Tupelo Credit & Debt Lawyer, Mississippi


Dalton Clinton Middleton

Bankruptcy & Debt, Credit & Debt
Status:  In Good Standing           

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B. Bronson Tabler

Landlord-Tenant, Collection, Real Estate, Car Accident
Status:  In Good Standing           Licensed:  23 Years

L. Bradley Dillard

Litigation, Credit & Debt, Medical Malpractice, Products Liability
Status:  In Good Standing           

William C Spencer

Credit & Debt, Family Law, Federal Appellate Practice, Litigation
Status:  In Good Standing           Licensed:  51 Years
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Paige C Bush-Scruggs

Real Estate, Lawsuit & Dispute, Estate, Bankruptcy & Debt
Status:  In Good Standing           Licensed:  18 Years

Charles Joseph Pignuolo

Commercial Real Estate, Construction, Litigation, Credit & Debt
Status:  In Good Standing           Licensed:  40 Years

Brad Dillard

Credit & Debt, Litigation, Medical Malpractice, Products Liability
Status:  In Good Standing           Licensed:  26 Years

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Free Help: Use This Form or Call 800-943-8690

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LEGAL TERMS

DOING BUSINESS AS (DBA)

A situation in which a business owner operates a company under a name different from his or her real name. The owner must file a 'fictitious name statement' or ... (more...)
A situation in which a business owner operates a company under a name different from his or her real name. The owner must file a 'fictitious name statement' or similar document with the appropriate agency -- for example, the county clerk. This enables consumers to discover the names of the business owners, which is important if a consumer needs to sue the business.

NONPROFIT CORPORATION

A legal structure authorized by state law allowing people to come together to either benefit members of an organization (a club, or mutual benefit society) or f... (more...)
A legal structure authorized by state law allowing people to come together to either benefit members of an organization (a club, or mutual benefit society) or for some public purpose (such as a hospital, environmental organization or literary society). Nonprofit corporations, despite the name, can make a profit, but the business cannot be designed primarily for profit-making purposes, and the profits must be used for the benefit of the organization or purpose the corporation was created to help. When a nonprofit corporation dissolves, any remaining assets must be distributed to another nonprofit, not to board members. As with for-profit corporations, directors of nonprofit corporations are normally shielded from personal liability for the organization's debts. Some nonprofit corporations qualify for a federal tax exemption under _ 501(c)(3) of the Internal Revenue Code, with the result that contributions to the nonprofit are tax deductible by their donors.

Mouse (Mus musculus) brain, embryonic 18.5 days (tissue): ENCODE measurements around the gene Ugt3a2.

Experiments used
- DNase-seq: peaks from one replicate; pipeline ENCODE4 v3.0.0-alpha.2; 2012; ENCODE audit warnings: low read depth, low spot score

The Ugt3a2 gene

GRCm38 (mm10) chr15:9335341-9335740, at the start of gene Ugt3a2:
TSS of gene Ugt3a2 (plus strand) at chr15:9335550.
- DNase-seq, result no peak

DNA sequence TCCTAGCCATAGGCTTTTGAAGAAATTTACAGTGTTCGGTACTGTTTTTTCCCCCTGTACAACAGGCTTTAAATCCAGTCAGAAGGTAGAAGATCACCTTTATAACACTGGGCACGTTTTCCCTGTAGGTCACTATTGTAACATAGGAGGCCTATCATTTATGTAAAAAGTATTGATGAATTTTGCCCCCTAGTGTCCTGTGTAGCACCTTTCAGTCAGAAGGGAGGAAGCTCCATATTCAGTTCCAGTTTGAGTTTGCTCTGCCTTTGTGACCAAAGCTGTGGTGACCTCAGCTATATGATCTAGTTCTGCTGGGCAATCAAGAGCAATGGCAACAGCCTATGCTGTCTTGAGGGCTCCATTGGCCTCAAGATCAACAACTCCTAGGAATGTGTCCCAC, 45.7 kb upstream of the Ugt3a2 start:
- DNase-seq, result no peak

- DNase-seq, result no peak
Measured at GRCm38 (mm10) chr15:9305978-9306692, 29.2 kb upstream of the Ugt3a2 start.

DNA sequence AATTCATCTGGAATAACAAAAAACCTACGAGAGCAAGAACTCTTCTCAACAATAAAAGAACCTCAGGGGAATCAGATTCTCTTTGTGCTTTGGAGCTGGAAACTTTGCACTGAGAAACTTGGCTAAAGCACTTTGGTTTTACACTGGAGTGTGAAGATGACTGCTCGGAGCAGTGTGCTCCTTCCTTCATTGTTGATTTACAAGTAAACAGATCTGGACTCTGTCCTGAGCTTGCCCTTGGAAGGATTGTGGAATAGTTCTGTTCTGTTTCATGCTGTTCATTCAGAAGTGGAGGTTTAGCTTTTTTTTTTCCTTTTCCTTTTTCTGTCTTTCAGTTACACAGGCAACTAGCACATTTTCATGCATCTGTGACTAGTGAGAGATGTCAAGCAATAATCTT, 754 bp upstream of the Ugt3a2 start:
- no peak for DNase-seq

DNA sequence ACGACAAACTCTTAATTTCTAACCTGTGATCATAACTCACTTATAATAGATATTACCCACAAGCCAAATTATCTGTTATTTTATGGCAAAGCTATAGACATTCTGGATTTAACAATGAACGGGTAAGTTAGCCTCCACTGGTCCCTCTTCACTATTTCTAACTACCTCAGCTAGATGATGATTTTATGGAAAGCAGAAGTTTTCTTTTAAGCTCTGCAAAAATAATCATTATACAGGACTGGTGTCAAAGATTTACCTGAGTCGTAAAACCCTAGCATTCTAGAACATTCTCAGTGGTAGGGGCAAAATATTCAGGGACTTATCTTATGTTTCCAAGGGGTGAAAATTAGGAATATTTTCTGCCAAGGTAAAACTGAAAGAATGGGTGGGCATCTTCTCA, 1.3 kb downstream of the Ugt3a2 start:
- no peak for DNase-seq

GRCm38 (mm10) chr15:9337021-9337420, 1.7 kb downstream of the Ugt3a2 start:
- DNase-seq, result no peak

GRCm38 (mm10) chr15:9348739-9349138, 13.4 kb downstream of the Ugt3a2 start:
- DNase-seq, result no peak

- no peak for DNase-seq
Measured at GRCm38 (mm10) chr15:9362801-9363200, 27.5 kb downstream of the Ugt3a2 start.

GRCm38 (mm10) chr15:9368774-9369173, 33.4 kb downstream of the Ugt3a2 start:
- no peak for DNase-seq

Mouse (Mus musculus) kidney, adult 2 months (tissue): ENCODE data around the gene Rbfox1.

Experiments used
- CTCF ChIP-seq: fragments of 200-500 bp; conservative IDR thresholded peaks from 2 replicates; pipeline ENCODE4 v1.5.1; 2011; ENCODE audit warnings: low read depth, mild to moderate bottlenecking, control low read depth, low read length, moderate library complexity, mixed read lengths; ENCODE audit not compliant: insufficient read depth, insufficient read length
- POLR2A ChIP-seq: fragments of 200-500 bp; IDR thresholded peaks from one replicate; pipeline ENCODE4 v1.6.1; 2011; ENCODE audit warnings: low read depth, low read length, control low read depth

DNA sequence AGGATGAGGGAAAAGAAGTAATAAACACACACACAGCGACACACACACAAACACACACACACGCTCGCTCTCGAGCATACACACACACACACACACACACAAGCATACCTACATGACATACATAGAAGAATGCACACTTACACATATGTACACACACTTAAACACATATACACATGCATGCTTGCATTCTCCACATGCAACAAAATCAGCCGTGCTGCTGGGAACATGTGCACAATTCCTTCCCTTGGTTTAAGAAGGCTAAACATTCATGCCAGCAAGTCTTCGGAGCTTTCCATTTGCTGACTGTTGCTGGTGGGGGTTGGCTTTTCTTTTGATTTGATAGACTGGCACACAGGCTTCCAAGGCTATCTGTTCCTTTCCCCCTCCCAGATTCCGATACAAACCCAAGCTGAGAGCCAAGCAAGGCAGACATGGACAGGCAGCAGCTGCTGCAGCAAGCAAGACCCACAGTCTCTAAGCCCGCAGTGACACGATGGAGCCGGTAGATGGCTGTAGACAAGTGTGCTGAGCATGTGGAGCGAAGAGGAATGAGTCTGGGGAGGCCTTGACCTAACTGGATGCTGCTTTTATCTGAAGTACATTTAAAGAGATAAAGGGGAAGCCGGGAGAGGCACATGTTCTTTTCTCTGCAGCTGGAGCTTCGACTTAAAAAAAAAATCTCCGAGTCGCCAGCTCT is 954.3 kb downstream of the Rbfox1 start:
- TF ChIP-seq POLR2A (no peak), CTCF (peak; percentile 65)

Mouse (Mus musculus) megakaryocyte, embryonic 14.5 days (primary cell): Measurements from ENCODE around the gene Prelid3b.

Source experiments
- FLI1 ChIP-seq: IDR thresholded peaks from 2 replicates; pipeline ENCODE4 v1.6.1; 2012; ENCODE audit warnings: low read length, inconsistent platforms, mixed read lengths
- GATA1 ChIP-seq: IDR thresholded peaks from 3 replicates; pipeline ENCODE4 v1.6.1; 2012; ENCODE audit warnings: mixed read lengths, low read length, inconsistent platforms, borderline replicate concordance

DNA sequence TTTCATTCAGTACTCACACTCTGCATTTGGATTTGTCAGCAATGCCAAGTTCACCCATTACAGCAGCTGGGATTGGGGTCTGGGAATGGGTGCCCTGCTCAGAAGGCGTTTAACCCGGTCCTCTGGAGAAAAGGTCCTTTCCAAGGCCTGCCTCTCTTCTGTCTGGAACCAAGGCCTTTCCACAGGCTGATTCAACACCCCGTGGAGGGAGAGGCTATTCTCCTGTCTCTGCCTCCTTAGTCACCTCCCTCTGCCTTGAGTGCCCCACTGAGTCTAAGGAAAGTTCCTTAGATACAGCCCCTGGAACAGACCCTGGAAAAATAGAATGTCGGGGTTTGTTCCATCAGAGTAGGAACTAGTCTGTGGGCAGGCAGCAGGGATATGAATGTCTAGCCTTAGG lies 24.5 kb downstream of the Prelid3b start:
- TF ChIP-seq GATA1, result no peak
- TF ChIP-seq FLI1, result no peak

GUARANTEED RESERVATION

A hotel or rental car reservation secured by a credit card number. In exchange for your card number, the hotel or rental agency promises to have a room or vehic... (more...)
A hotel or rental car reservation secured by a credit card number. In exchange for your card number, the hotel or rental agency promises to have a room or vehicle for you no matter when you show up. If you have a guaranteed reservation with a hotel, it must provide you with a room, either at that hotel or at another comparable establishment. If you have a guaranteed reservation with a car agency, it must provide you with a vehicle. The downside of a guaranteed reservation is that if you don't show up and haven't cancelled your reservation, you will be billed for one night in the room or one day's use of the vehicle.

FCBA

See Fair Credit Billing Act.

NONEXEMPT PROPERTY

The property you risk losing to your creditors when you file a Chapter 7 bankruptcy or when a creditor sues you and wins a judgment. Nonexempt property typicall... (more...)